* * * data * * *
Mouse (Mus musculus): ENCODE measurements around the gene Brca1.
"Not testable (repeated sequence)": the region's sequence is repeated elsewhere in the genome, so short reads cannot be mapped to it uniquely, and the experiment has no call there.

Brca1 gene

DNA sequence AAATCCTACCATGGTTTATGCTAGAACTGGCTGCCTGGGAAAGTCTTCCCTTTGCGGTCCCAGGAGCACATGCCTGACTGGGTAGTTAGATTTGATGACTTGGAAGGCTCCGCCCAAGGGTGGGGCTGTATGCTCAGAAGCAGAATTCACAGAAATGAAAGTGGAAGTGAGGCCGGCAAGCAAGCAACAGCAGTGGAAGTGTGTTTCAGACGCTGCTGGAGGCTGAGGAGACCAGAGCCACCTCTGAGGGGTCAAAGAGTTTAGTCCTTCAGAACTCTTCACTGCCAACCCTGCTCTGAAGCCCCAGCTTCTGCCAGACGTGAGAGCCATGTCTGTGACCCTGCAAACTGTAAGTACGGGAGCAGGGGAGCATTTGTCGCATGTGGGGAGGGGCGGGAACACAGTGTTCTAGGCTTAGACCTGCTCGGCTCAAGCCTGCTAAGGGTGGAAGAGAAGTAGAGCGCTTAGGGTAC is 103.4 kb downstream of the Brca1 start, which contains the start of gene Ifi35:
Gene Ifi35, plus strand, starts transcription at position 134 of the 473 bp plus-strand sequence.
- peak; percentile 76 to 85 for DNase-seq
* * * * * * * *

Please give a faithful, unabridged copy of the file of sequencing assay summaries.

Mouse (Mus musculus): ENCODE measurements around the gene Brca1.
"Not testable (repeated sequence)": the region's sequence is repeated elsewhere in the genome, so short reads cannot be mapped to it uniquely, and the experiment has no call there.

Brca1 gene

DNA sequence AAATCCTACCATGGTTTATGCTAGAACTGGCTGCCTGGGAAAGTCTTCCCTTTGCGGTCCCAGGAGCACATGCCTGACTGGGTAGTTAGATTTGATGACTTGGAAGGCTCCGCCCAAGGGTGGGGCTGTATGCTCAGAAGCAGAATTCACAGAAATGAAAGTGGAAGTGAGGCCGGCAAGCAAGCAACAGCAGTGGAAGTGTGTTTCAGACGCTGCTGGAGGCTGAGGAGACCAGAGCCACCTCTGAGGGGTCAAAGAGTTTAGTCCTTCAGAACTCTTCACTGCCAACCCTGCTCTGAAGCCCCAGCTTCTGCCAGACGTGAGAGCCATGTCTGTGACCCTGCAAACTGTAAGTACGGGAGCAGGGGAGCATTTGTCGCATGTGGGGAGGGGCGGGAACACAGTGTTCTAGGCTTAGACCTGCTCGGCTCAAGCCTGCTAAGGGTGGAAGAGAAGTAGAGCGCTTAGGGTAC is 103.4 kb downstream of the Brca1 start, which contains the start of gene Ifi35:
Gene Ifi35, plus strand, starts transcription at position 134 of the 473 bp plus-strand sequence.
- peak; percentile 76 to 85 for DNase-seq